Well as the girl on the fire truck was talked about on the other thread, well the wildland guys have something going now, one of the BEST! hotshot crews has got themselfs in some hot water, Hotshots travel in something called buggys, they have about 9 seats in them and carry a squad and the equipment for that squad. Well some of the guys had some "magazines" and some pictures on the side of the buggy, well a girl had a problem with the pictures. So she got everyone in some trouble. Well really on shot crews its mostly a boys club and really I think that she could not hang with the crew so she had to do something not to look bad, I am sorry but I think that the USFS, BLM, BIA, CDF and all of the depts. should use the same testing for both men and women, because we both do the same job! How many women sawyers are out there? well there are a few but they are mostly from Idaho and Montana.
I am not slandering women here just saying that when is all of the crap going to end. Even when I was on a shot crew in AZ we had a women file a list of things against the crew, mostly cause she was dating a guy on the crew and they broke up and the whole crew got in trouble for it.
I guess what I am asking is how many of us have pictures or wait dont confess dont want to get anyone in trouble. How many have "heard" of people having pictures up in weight rooms, in lockers, in buggys, on anything.
Here is the story that was in the LA Times, and I really think that the reporters are just trying to start some trouble.
'Hotshots' Are Under Fire for Racy Photos
Forest Service: Elite firefighting force is accused of sexual harassment for displaying pictures of scantily clad women
By WILLIAM OVEREND, TIMES STAFF WRITER
SANTA BARBARA -- The 20 members of the special crew of forest firefighters barracked in the mountains east of here--19 men and one woman--are part of an elite national force known as the Hotshots.
Based at the Los Prietos Ranger Station in the Los Padres National Forest, they travel the country wherever needed, fighting fires 12 hours a day for weeks at a time and sleeping on the ground. They go as far as Colorado and New Mexico, usually in trucks called "crew buggies."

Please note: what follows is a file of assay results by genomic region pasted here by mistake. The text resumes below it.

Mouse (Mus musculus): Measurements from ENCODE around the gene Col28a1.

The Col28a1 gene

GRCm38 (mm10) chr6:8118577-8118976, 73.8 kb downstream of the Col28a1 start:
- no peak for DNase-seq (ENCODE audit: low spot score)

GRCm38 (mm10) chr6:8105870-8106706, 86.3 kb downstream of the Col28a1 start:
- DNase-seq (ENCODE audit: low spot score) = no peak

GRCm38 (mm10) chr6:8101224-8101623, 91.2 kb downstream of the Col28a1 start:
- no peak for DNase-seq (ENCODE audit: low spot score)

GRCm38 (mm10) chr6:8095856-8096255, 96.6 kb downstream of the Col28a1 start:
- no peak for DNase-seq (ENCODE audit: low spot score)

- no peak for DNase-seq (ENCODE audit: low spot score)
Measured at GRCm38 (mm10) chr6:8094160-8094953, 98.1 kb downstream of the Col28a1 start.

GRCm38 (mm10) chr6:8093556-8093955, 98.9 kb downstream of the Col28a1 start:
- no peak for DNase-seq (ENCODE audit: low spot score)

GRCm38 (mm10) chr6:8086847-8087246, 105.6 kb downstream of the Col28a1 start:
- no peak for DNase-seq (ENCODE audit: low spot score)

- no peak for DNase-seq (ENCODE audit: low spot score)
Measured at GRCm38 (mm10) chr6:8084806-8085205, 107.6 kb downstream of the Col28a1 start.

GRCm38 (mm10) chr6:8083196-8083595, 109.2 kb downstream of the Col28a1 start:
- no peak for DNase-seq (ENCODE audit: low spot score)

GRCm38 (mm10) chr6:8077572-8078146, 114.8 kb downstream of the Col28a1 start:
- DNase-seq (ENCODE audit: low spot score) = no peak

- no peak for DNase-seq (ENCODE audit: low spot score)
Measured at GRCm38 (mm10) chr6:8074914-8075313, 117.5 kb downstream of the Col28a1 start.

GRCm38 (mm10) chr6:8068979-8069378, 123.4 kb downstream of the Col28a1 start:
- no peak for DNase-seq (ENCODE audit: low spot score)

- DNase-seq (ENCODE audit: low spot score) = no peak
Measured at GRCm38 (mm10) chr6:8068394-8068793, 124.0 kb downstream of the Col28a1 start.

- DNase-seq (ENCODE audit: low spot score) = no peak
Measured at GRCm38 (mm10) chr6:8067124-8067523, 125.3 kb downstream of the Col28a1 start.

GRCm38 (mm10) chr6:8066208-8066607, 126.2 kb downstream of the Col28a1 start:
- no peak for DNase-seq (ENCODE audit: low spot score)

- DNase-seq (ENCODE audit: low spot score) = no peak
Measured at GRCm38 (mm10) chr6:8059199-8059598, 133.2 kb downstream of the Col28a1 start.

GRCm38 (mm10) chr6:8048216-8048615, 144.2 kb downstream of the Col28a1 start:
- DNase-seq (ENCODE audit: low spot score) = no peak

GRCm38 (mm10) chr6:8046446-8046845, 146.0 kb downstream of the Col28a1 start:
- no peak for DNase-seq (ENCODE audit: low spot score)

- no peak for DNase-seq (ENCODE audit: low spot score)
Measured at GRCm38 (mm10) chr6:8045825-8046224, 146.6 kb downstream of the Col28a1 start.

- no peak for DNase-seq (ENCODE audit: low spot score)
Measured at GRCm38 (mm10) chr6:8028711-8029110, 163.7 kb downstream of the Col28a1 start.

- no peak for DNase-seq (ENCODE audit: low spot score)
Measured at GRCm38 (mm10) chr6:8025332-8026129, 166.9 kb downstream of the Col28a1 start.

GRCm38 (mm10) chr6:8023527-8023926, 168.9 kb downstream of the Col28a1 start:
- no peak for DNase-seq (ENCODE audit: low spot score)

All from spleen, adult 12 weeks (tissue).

The U.S. Forest Service takes a special pride in its Hotshots teams. But now the group in Santa Barbara County is at the center of something the federal agency is not so proud about.
In the latest in a long series of sexual harassment controversies, the Forest Service is trying to figure out what to do about numerous photos of scantily clad women plastered inside the Santa Barbara team's two crew carriers.
A complaint was officially lodged with local supervisors Sept. 17 and reported to the state's highest forest officials by the following day. It was backed up with photographic evidence secretly taken, and Forest Service critics saw it as a final proof of what they have been saying for years.
The top management of the Forest Service has turned a blind eye to sexual harassment for too long, they say. And worse, they charge, the agency has taken a punitive approach to anybody who complains about it.
Lesa Donnelly worked for the Forest Service for 14 years. But now, under terms of a class-action lawsuit settled last year, she is one of three monitors tracking the agency's approach to sexual harassment claims involving female Forest Service employees in California.
"The pictures have given us tangible evidence of what we have been saying for years. The tone is set by management, and there are sexual harassment issues all over California," she said.
"But the Los Padres National Forest has one of the biggest problems, and management simply hasn't done its job. There are Hotshots groups throughout the country, and they do a wonderful job. But the Los Prietos Hotshots are not professional. They have brought shame on the entire Forest Service."
Almost two weeks after the Sept. 17 complaint about the photos in the Hotshots trucks, California's top Forest Service official, Jack A. Blackwell, announced what many in the agency's management ranks consider a tough response to the incident.
Repeating earlier statements that the Forest Service has a zero-tolerance policy toward sexual harassment, Blackwell called the photos offensive and added that "this behavior is intolerable."
Last Monday, Blackwell ordered one-hour sessions for all 8,300 permanent and temporary Forest Service personnel at the 18 national forests in California "to ensure that all employees understand our zero-tolerance policy." About 33% of that group is female.
According to Donnelly, nobody on the Hotshots crew at Los Prietos had objected to the photos, including the one female member. But Blackwell said that wasn't the issue, and he ordered all agency managers to report back by the end of the week that no inappropriate material existed anywhere.
Blackwell defined inappropriate material as "pictures of nude or scantily clad (swimsuits or the like) people, magazines and books with such pictures or with sexually explicit information, or inappropriate objects."
The incident in the Los Padres National Forest wasn't the only blatant problem in recent months, he noted. There were suggestive photos found at the Tahoe National Forest in July, which resulted in the firing of two employees and the resignation of three others. And there has been pornographic e-mail floating around, he said.
"Jack was pretty upset," said Matt Mathes, spokesman at the Vallejo headquarters of the agency's Region 5, which covers all of California.
"We are a large and diverse organization, however," he added. "There probably are some people who don't treat it as seriously as Jack does, but our response is you will treat it."